We should all Expect Better, and then ask some more questions

Yes, I know about Emily Oster’s new book released today that questions conventional pregnancy wisdom.Yes, I think her work is quality and that a social scientist’s interpretation of the data around pregnancy restrictions and recommendations is much needed in our discourse about women’s health.

Yes, I agree with a number of her conclusions–namely, that moderation is key.  One of my favorite lines is “It isn’t that complicated: drink like a European adult, not a fraternity brother.”  I think the most important conclusion that I share in common with Oster is that neither of us is actually making recommendations for other women’s pregnancies–we both study, research and investigate common pregnancy do’s and don’ts to navigate our own pregnancies and make our own decisions. In the end, though, readers should be left to their own decision-making mechanisms. In the case of my work, at least, I just hope they’re armed with enough information to make a decision based on knowledge and not fear.

Yes, Joe Scarborough makes my head hurt:

Do I think Oster’s work scooped my own project on the politics of pregnancy? No.

After a couple of weeks of indigestion, I calmed down and realized that the major do’s and don’ts that Oster tackles in her work are typically about ingestion and exposure to a long list of substances traditionally banned from pregnant women’s diets and lifestyles: alcohol, caffeine, raw milk cheese, hair dye, exercise, etc. She applies an economist’s eyes to the randomized trials and peer-reviewed research out there on these topics and comes to her own conclusions about the restrictions that seem hysterical and those that seem reasonable and evidence-based. Applying reason to pregnancy? Kudos to her.

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Considering childcare

Alissa Quart has a piece in The New York Times today that looks at the financial burden, and often impossibility, of child care on American families. Given that one of my chapters tackles exactly this topic, it piqued my interest. Why would a book on the politics of pregnancy discuss post-birth child care? Because we put our son on a daycare waitlist five months into our pregnancy—twenty months later, our number (a pessimistic 35) has not budged.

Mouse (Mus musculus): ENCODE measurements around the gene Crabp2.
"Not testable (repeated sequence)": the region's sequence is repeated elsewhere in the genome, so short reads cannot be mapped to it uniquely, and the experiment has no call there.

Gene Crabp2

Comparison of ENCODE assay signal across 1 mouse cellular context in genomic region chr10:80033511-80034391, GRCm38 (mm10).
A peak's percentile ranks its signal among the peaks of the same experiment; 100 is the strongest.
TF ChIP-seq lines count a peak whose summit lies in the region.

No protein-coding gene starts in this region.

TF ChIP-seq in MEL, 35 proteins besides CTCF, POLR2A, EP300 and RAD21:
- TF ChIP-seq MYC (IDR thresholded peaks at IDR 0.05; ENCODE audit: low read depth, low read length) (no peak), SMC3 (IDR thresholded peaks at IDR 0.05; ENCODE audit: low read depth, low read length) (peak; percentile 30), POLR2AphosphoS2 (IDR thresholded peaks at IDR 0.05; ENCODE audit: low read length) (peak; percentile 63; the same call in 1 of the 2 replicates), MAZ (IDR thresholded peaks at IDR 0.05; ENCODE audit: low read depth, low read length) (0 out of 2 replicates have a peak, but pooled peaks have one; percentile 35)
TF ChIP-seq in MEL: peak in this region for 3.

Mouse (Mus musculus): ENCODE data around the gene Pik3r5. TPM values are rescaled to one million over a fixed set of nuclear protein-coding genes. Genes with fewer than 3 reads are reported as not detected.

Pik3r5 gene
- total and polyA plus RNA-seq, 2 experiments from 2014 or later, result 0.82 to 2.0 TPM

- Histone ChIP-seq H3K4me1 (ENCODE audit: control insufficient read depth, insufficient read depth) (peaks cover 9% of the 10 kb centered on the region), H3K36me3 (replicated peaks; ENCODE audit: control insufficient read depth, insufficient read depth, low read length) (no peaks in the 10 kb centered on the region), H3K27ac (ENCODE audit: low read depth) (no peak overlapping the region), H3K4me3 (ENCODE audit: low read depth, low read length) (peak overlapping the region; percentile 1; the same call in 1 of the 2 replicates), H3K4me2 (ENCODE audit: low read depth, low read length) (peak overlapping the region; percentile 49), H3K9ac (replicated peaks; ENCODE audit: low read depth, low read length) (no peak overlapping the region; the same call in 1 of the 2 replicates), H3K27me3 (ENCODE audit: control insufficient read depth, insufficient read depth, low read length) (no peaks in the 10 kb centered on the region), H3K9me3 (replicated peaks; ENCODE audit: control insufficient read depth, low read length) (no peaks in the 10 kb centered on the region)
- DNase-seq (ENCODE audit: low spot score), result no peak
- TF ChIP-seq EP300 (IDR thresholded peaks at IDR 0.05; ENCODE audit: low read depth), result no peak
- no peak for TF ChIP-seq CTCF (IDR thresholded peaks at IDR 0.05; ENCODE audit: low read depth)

If parents are lucky enough to gain admission for their children, Quart discusses the crushing costs. Citing research from University of Massachusetts at Amherst sociologist Joya Misra, she writes that the cost of center-based day care surpasses one year of tuition at a public college in thirty-five states, as well as DC. 

But it’s not only the price tag that has parents in despair. Despite resounding evidence that investing in young children’s care reaps huge social benefits, the United States is currently suffering from a severe scarcity of decent day care facilities.  A survey conducted by the National Institute Child Health Development deemed only ten percent of facilities to be “high-care” nationwide and a recent cover story for The New Republic by Jonathan Cohn described the overall quality of day care in our country as “wildly uneven and barely monitored, and, at the lower end, Dickensian.” 
An expose like this, on the dismal state of American child care, surfaces once every year or so. In general, comparisons are made to other industrialized nations, where states invest heavily in quality child care facilities and parents are even offered tax incentives if they stay home to take care of their own children, given that it is considered to save the state a huge sum of money. 
Pamela Druckerman also discusses the American day care dilemma in her comparison between parenting in France and the United States, Bringing Up Bebe. As an American expat in Paris, she compares the quality of care that her first daughter receives from state run crèches with day care back home in the States.